Date of Award

December 2022

Degree Type


Degree Name

Master of Science



First Advisor

Christine Larson

Committee Members

Carissa Weiss, Raymond Fleming


bed nucleus of the stria terminalis (BNST), Black/African-American, fMRI, posttraumatic stress disorder (PTSD), racial discrimination, stress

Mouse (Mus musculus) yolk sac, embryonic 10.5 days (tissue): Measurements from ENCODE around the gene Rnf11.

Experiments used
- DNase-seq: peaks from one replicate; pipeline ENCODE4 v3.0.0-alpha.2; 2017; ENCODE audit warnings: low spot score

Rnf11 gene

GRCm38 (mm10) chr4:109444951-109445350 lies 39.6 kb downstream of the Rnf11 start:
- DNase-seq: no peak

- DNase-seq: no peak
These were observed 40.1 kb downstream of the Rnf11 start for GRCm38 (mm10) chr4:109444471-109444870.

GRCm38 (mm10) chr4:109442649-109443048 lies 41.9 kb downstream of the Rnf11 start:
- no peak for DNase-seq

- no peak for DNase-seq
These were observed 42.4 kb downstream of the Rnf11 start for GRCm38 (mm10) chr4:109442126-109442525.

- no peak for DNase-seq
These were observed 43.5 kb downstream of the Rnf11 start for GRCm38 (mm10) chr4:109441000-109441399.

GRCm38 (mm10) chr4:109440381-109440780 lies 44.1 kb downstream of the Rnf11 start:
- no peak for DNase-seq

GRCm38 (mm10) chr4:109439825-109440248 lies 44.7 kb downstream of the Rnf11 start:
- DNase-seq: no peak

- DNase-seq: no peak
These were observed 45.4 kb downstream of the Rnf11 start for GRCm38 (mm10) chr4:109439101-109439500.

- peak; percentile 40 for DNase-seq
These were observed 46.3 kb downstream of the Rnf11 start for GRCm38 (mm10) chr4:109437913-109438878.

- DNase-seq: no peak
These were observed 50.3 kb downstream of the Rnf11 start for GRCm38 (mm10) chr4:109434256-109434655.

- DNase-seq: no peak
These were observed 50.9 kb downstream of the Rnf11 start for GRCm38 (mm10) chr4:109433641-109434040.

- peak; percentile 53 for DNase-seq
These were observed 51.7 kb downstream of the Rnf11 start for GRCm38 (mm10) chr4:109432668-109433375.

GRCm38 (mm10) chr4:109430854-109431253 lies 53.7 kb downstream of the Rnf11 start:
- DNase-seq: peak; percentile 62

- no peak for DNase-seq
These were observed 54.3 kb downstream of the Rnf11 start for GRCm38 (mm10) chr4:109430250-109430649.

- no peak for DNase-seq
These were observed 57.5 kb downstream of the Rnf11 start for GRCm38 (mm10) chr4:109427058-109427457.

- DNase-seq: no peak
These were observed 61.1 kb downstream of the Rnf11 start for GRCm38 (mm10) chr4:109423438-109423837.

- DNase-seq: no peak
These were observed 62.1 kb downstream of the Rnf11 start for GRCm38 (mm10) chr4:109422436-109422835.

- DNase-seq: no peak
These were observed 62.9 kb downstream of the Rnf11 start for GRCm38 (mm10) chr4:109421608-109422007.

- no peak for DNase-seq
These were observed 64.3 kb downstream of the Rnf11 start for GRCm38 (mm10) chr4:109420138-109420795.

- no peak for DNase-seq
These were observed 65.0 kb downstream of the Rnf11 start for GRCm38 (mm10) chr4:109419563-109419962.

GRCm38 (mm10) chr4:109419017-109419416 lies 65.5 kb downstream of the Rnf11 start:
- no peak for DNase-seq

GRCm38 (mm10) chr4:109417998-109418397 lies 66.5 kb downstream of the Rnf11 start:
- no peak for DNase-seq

Altered resting-state activity of the bed nucleus of the stria terminalis (BNST) – which mediates anxious arousal and threat monitoring – is implicated in the etiology of posttraumatic stress disorder (PTSD). Experiences of racial discrimination can also increase one’s risk for developing PTSD by eliciting chronic states of hypervigilance, which impair essential resting-state processes related to fear extinction. Considering the frequency in which Black Americans experience racial discrimination, the current study investigated acute BNST resting-state functional connectivity as a predictor of future PTSD symptoms, as well as the impact of racial discrimination on the BNST as a predictor of PTSD. Black adults (N = 95) who experienced a traumatic injury were recruited from the emergency department. Data was collected at two time points: (1) two-weeks post-trauma, where participants underwent a resting-state fMRI scan, and their baseline PTSD symptoms and history of racial discrimination were assessed; (2) six-months post-trauma, where their PTSD symptoms were reassessed. Results indicated that two-week BNST resting-state connectivity prospectively predicted PTSD symptoms six-months post-trauma. Additionally, prior experiences of racial discrimination moderated the relationship between acute BNST resting-state connectivity and future PTSD symptoms. Thus, in the acute aftermath of a traumatic event, resting-state connectivity of the BNST could be a useful biomarker of risk for PTSD in Black Americans, particularly for individuals who have experienced more racial discrimination throughout their lifetime.

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